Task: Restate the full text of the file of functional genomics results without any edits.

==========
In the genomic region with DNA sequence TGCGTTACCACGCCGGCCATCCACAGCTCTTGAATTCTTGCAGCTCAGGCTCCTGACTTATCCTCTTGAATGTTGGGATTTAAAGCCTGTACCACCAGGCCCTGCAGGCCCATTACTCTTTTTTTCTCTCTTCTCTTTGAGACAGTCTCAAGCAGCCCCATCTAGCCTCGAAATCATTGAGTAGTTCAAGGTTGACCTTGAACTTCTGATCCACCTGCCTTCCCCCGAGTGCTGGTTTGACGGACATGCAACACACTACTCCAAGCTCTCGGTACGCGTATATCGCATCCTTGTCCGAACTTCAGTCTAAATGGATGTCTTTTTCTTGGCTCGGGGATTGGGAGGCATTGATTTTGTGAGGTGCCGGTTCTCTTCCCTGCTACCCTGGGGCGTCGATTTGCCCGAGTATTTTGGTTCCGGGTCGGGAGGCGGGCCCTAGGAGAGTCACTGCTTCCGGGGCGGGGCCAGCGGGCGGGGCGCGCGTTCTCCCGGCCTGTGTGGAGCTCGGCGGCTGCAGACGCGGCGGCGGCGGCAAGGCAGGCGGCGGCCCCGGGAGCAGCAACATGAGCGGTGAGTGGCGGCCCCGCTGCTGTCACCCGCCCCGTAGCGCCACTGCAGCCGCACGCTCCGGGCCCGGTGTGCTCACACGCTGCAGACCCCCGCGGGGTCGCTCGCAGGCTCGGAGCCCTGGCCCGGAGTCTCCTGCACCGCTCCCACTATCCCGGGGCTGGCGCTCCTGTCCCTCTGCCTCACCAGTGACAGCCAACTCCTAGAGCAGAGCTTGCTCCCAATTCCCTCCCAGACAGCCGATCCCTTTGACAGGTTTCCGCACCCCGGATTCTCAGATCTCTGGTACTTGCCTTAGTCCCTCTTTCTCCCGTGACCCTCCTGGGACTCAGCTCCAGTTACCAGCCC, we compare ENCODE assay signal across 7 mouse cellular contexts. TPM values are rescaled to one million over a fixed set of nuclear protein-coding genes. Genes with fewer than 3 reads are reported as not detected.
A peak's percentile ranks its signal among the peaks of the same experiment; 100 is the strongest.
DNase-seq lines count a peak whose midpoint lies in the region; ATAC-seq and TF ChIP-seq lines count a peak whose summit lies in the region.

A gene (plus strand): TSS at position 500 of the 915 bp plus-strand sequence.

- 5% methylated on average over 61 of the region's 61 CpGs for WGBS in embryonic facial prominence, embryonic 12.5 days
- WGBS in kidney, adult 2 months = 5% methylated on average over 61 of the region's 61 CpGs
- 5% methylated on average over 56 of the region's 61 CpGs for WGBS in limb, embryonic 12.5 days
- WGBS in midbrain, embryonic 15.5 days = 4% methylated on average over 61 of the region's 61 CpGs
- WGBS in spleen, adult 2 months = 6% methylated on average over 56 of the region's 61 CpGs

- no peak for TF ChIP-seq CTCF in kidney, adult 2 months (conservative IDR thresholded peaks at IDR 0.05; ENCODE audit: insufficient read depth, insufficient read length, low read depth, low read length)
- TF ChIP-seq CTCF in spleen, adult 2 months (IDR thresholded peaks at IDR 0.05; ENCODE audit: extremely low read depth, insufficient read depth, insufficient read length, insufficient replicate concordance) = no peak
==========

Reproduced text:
In the genomic region with DNA sequence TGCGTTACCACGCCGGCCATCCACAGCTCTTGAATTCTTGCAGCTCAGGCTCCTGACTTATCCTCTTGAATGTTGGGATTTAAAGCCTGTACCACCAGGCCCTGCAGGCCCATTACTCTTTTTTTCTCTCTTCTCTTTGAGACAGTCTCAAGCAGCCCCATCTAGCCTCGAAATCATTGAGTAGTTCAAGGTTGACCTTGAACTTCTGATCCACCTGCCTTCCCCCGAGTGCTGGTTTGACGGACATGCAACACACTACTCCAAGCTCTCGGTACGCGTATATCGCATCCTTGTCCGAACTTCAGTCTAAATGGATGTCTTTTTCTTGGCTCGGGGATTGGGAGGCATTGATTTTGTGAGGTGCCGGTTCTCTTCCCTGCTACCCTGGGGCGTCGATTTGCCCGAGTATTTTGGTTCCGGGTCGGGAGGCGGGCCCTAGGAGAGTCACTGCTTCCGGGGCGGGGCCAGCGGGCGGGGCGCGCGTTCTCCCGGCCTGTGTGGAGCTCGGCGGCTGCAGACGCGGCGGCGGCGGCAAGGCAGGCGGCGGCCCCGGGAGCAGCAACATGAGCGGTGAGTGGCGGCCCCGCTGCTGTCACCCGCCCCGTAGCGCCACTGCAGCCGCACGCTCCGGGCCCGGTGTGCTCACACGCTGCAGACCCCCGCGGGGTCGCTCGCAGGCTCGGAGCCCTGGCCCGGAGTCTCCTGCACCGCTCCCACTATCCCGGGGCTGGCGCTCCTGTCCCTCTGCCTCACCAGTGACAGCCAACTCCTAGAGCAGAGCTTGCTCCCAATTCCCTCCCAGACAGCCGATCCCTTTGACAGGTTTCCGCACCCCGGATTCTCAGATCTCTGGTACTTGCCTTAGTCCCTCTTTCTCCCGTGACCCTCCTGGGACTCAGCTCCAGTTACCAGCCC, we compare ENCODE assay signal across 7 mouse cellular contexts. TPM values are rescaled to one million over a fixed set of nuclear protein-coding genes. Genes with fewer than 3 reads are reported as not detected.
A peak's percentile ranks its signal among the peaks of the same experiment; 100 is the strongest.
DNase-seq lines count a peak whose midpoint lies in the region; ATAC-seq and TF ChIP-seq lines count a peak whose summit lies in the region.

A gene (plus strand): TSS at position 500 of the 915 bp plus-strand sequence.

- 5% methylated on average over 61 of the region's 61 CpGs for WGBS in embryonic facial prominence, embryonic 12.5 days
- WGBS in kidney, adult 2 months = 5% methylated on average over 61 of the region's 61 CpGs
- 5% methylated on average over 56 of the region's 61 CpGs for WGBS in limb, embryonic 12.5 days
- WGBS in midbrain, embryonic 15.5 days = 4% methylated on average over 61 of the region's 61 CpGs
- WGBS in spleen, adult 2 months = 6% methylated on average over 56 of the region's 61 CpGs

- no peak for TF ChIP-seq CTCF in kidney, adult 2 months (conservative IDR thresholded peaks at IDR 0.05; ENCODE audit: insufficient read depth, insufficient read length, low read depth, low read length)
- TF ChIP-seq CTCF in spleen, adult 2 months (IDR thresholded peaks at IDR 0.05; ENCODE audit: extremely low read depth, insufficient read depth, insufficient read length, insufficient replicate concordance) = no peak